Over the last couple of years, I’ve written and spoken regularly about the changing roles of the Chief Information Security Officer (CISO). And what better way to demonstrate the many skills the position requires – from the technical to the managerial – than journaling a day’s work. A CISO has to be the strategic partner his or her company needs to manage risk. So for anyone who may be curious, here’s what a day in the life of a CISO looks like.
Hit the ground running
05:46 – Time to get up. Traffic is pretty heavy driving into work, so I have to leave early. As I rise, I check my phone for new emails. Then I check my calendar… it’s going to be a busy day.
06:42 – I pull into Starbucks. I need my venti Pike and a hot morning bun to help me wake-up for the day. As I wait for my coffee, I’m already thinking about my meetings and reading through emails. I learn that we need to triage an issue with Webroot’s SEIM vendor that prevents Webroot employees from accessing certain URLs.I need to speak with the team about tuning our email gateway to stop flagging certain types of email attachments.
07:27 – After making it to the office, I grab another cup of coffee as I walk to my office to check email and read cybersecurity news articles I’ve flagged.
08:10 – After I finish reading email, I prepare for a meeting with my team at 08:30.
- We’re currently transitioning from one fiscal year to the next, so I want to review with my team what we have budgeted and go over projects that have been funded. I want them to have some context about what we will be working on, what security controls we need to mature and I want each of my team members to volunteer to help manage a project with the project manager.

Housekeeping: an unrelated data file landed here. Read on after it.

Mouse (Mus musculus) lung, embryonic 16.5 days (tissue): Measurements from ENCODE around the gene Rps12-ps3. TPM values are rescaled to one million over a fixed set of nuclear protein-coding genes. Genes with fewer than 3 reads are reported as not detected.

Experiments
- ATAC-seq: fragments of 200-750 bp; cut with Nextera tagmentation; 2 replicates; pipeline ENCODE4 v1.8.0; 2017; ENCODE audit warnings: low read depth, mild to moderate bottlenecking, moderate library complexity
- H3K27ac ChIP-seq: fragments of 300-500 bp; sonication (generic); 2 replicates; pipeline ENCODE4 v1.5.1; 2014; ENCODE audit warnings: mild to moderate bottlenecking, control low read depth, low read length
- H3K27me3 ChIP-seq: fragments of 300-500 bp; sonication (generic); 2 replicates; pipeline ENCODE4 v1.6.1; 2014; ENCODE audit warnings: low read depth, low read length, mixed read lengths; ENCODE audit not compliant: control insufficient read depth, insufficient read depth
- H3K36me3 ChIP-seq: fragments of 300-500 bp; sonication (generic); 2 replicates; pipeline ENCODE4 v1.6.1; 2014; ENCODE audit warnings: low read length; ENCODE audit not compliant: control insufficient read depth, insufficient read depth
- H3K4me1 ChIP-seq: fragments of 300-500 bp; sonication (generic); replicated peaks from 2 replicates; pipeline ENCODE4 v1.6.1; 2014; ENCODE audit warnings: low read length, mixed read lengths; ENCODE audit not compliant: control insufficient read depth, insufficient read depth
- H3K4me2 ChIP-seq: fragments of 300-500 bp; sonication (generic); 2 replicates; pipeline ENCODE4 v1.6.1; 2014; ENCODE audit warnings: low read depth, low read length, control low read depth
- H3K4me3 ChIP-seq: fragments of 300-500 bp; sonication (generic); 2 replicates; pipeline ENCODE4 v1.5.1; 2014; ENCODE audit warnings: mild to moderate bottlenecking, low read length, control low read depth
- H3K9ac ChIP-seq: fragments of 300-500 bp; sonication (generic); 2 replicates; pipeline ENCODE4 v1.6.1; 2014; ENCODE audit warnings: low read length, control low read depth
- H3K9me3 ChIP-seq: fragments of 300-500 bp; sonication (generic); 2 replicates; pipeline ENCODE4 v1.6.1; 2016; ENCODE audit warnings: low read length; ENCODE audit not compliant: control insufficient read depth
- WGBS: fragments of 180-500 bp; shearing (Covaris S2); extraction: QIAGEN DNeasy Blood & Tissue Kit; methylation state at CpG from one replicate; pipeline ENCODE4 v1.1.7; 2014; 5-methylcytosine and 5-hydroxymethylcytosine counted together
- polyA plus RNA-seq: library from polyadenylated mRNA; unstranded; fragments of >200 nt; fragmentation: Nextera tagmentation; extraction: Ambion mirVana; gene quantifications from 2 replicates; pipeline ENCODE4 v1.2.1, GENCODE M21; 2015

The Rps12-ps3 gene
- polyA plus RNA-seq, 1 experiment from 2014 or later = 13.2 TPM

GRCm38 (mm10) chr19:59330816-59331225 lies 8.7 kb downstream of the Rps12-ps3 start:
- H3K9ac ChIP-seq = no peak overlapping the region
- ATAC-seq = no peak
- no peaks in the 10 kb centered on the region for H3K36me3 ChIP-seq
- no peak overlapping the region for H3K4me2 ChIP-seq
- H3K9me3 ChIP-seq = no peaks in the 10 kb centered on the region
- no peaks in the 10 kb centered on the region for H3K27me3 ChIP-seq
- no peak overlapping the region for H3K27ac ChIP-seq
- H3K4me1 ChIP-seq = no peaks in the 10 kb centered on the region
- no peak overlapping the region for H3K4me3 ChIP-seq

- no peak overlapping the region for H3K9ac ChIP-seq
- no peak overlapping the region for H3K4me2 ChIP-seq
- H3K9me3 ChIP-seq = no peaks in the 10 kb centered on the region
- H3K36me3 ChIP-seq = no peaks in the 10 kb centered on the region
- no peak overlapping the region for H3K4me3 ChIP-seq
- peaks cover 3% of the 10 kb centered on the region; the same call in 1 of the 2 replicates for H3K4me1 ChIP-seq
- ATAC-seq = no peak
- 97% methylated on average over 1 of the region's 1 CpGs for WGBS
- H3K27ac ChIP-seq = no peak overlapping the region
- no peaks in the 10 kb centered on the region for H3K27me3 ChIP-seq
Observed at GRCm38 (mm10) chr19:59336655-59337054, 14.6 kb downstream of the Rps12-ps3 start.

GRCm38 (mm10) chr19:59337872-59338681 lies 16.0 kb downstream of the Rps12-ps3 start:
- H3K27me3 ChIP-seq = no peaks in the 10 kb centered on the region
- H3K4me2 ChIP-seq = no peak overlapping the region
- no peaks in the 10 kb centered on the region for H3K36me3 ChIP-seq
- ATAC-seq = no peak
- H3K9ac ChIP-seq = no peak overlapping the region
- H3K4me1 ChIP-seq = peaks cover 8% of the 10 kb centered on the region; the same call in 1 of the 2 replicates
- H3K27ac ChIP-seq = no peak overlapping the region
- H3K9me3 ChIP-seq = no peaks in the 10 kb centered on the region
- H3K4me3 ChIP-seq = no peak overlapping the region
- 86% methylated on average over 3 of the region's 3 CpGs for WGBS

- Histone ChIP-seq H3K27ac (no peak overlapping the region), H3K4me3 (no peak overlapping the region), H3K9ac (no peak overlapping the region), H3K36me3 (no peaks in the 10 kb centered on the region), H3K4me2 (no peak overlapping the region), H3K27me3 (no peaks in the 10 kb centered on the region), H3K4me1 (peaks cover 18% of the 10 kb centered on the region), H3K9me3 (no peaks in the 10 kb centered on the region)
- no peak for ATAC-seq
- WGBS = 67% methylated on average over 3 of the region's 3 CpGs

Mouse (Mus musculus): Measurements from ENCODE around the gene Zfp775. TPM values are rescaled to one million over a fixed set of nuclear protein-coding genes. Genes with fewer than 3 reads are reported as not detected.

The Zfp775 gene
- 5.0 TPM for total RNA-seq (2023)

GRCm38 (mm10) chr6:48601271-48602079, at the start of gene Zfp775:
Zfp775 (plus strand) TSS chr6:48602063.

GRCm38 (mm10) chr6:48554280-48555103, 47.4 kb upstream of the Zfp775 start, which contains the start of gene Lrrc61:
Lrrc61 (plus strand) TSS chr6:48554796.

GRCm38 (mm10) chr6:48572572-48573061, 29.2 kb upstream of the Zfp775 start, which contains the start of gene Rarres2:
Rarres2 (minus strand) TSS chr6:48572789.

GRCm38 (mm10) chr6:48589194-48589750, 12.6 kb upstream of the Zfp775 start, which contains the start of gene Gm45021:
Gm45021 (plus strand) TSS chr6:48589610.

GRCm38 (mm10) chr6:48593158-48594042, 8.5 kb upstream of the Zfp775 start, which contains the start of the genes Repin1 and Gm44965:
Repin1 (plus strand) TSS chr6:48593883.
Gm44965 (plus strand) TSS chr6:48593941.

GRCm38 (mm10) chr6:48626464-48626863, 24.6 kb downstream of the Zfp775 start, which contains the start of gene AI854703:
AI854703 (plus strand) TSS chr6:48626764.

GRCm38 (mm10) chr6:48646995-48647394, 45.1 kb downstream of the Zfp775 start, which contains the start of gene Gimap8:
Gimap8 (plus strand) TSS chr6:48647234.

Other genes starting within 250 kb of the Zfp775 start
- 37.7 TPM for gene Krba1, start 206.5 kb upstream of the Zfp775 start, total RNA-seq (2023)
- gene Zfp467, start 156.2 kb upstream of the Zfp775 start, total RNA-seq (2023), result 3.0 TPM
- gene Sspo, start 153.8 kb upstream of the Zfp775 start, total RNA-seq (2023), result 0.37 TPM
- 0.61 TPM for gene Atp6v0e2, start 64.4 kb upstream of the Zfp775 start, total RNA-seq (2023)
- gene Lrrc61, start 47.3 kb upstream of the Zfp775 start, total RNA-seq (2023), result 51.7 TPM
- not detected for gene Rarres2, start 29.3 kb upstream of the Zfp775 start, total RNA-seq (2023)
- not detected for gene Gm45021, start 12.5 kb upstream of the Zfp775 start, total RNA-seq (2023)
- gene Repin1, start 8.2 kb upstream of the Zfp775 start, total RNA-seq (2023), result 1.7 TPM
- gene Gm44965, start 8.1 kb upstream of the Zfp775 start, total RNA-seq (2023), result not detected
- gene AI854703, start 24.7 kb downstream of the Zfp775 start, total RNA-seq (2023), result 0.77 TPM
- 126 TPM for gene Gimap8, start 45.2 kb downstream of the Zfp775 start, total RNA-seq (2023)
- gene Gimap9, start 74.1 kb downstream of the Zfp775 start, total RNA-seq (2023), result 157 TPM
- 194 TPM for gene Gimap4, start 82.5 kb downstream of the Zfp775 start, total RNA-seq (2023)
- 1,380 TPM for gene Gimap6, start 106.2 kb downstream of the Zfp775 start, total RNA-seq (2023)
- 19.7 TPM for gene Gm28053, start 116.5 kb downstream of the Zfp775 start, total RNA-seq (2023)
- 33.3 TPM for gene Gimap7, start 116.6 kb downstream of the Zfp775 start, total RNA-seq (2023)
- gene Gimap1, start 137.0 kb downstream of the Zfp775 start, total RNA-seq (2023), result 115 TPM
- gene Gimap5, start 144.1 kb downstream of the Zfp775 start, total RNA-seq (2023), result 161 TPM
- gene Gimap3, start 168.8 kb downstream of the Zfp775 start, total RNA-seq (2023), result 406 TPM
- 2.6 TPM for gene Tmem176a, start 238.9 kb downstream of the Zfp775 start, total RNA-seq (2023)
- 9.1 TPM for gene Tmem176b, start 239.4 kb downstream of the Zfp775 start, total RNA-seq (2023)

09:46 – Time for a quick meeting with my Deputy. I work in a satellite office in San Diego, but I’ll be at headquarters in Colorado in a couple weeks, and I want to plan some team meetings.
- As a CISO, it’s important that I mentor my team and spend time one-on-one with its leaders. As the role of cybersecurity has matured, much of we do is now woven throughout the business, and I believe it’s critical that my team develops the skills it needs to relate to non-technical stakeholders.
10:31 – As I put together a 3-year strategic roadmap to help my organization achieve its goals (ISO 27001 and GDPR certification), I seek out another point of view from my CISO mentor. Even I need assistance at times.
- As a CISO, you must continually challenge yourself to learn about innovative technologies, new cybersecurity skills, or new management skills. I will never know everything, and I can’t expect my team members to be active in the cybersecurity community and grow their professional skills if I don’t do the same.
11:54 – I’m meeting with a local cybersecurity start-up for lunch. They’ve developed technology for a scenario-based testing platform that evaluates and establishes a risk baseline for an organization. I’ve followed this start-up for several years, and now that they have funding I want to see what changes they’re making to their platform.